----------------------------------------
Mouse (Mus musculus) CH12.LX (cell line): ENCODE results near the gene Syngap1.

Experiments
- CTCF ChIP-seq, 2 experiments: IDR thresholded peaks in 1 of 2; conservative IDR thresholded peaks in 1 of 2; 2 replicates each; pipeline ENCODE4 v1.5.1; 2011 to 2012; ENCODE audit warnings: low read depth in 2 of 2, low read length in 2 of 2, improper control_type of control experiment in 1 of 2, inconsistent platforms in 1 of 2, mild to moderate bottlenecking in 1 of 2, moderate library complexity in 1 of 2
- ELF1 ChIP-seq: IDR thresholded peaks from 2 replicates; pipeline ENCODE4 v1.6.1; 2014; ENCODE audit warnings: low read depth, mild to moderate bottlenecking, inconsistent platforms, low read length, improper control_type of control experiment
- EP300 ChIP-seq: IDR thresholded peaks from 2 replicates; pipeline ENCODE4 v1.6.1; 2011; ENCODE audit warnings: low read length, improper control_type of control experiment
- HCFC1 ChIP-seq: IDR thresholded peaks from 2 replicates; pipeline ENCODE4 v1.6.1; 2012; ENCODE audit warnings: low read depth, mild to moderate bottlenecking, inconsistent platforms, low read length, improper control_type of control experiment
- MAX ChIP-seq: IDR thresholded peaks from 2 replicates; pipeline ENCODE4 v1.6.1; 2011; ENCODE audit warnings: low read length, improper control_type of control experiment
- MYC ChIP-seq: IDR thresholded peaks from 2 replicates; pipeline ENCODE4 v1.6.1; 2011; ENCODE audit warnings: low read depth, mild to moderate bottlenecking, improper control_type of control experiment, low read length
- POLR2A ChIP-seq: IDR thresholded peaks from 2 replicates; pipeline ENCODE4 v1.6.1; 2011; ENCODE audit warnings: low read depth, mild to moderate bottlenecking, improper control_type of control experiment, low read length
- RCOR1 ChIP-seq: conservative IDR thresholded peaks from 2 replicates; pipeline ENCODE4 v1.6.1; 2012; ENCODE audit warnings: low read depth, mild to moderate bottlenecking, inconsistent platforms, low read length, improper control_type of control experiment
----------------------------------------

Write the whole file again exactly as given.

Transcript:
Mouse (Mus musculus) CH12.LX (cell line): ENCODE results near the gene Syngap1.

Experiments
- CTCF ChIP-seq, 2 experiments: IDR thresholded peaks in 1 of 2; conservative IDR thresholded peaks in 1 of 2; 2 replicates each; pipeline ENCODE4 v1.5.1; 2011 to 2012; ENCODE audit warnings: low read depth in 2 of 2, low read length in 2 of 2, improper control_type of control experiment in 1 of 2, inconsistent platforms in 1 of 2, mild to moderate bottlenecking in 1 of 2, moderate library complexity in 1 of 2
- ELF1 ChIP-seq: IDR thresholded peaks from 2 replicates; pipeline ENCODE4 v1.6.1; 2014; ENCODE audit warnings: low read depth, mild to moderate bottlenecking, inconsistent platforms, low read length, improper control_type of control experiment
- EP300 ChIP-seq: IDR thresholded peaks from 2 replicates; pipeline ENCODE4 v1.6.1; 2011; ENCODE audit warnings: low read length, improper control_type of control experiment
- HCFC1 ChIP-seq: IDR thresholded peaks from 2 replicates; pipeline ENCODE4 v1.6.1; 2012; ENCODE audit warnings: low read depth, mild to moderate bottlenecking, inconsistent platforms, low read length, improper control_type of control experiment
- MAX ChIP-seq: IDR thresholded peaks from 2 replicates; pipeline ENCODE4 v1.6.1; 2011; ENCODE audit warnings: low read length, improper control_type of control experiment
- MYC ChIP-seq: IDR thresholded peaks from 2 replicates; pipeline ENCODE4 v1.6.1; 2011; ENCODE audit warnings: low read depth, mild to moderate bottlenecking, improper control_type of control experiment, low read length
- POLR2A ChIP-seq: IDR thresholded peaks from 2 replicates; pipeline ENCODE4 v1.6.1; 2011; ENCODE audit warnings: low read depth, mild to moderate bottlenecking, improper control_type of control experiment, low read length
- RCOR1 ChIP-seq: conservative IDR thresholded peaks from 2 replicates; pipeline ENCODE4 v1.6.1; 2012; ENCODE audit warnings: low read depth, mild to moderate bottlenecking, inconsistent platforms, low read length, improper control_type of control experiment